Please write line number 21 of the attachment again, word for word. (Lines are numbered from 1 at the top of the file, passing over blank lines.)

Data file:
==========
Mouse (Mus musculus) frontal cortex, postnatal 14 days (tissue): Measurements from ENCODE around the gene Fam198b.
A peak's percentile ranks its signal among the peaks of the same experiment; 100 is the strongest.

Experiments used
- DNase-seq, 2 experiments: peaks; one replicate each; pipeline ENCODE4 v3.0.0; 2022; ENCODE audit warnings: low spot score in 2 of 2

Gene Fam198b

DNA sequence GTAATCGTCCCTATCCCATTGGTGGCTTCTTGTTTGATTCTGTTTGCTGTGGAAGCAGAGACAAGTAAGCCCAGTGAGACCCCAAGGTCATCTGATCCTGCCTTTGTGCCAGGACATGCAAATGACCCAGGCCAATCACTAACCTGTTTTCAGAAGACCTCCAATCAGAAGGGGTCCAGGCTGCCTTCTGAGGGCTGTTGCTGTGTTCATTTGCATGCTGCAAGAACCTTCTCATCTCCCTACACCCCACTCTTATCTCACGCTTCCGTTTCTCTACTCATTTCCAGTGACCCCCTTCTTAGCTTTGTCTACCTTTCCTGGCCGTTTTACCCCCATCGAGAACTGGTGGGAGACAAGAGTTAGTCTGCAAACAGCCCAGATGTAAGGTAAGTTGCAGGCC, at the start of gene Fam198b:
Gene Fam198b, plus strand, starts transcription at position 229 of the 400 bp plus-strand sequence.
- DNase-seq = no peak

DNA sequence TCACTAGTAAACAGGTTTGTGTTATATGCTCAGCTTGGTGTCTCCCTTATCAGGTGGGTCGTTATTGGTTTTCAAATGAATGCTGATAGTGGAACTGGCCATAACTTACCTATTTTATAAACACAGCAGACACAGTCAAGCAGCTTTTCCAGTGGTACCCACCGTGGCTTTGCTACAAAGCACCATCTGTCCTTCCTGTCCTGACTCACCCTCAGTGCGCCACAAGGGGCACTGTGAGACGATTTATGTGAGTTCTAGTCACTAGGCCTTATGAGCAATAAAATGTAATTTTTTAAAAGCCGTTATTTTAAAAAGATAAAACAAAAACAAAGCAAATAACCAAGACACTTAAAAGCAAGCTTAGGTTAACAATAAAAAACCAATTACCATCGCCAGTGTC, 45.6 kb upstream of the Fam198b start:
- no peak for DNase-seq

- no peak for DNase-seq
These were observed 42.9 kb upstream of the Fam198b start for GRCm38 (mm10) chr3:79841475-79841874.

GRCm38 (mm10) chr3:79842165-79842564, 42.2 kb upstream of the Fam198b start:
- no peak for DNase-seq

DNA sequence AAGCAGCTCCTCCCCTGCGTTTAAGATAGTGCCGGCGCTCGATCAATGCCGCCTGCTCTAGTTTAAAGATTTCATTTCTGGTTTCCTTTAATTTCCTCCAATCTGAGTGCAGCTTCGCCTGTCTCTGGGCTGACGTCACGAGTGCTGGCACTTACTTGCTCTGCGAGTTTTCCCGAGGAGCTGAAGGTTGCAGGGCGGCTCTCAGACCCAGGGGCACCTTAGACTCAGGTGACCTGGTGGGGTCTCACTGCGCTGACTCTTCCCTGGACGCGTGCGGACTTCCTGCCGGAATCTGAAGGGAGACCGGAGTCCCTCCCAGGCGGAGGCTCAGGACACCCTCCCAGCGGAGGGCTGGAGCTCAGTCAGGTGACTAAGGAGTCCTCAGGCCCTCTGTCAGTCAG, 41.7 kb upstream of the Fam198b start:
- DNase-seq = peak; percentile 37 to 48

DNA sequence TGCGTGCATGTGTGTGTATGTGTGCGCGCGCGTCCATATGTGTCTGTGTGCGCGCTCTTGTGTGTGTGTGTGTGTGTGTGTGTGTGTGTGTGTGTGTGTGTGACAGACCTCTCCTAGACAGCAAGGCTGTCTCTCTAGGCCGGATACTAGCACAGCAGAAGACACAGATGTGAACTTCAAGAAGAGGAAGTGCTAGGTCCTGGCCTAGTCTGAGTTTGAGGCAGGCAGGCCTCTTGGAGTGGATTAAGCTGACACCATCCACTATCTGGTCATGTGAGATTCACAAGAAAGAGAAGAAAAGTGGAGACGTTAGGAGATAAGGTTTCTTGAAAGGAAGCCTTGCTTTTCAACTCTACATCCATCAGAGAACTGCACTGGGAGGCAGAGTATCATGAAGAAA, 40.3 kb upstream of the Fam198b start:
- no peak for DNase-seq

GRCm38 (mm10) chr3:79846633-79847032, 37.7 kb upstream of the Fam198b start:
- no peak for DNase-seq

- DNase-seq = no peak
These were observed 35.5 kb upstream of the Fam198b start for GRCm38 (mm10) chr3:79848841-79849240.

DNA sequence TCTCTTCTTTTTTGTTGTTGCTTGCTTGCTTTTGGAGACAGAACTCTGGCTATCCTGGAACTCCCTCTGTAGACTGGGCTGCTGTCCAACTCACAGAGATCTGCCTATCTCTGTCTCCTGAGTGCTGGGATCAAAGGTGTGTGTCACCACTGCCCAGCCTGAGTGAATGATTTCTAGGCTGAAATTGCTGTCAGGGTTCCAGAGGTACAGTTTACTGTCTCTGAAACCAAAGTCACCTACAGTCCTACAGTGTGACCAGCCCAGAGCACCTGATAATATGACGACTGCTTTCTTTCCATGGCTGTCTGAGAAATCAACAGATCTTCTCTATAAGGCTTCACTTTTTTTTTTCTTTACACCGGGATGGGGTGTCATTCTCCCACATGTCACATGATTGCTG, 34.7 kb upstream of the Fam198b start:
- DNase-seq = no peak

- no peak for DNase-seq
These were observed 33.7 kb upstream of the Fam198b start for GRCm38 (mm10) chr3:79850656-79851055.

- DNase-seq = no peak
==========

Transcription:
- DNase-seq = no peak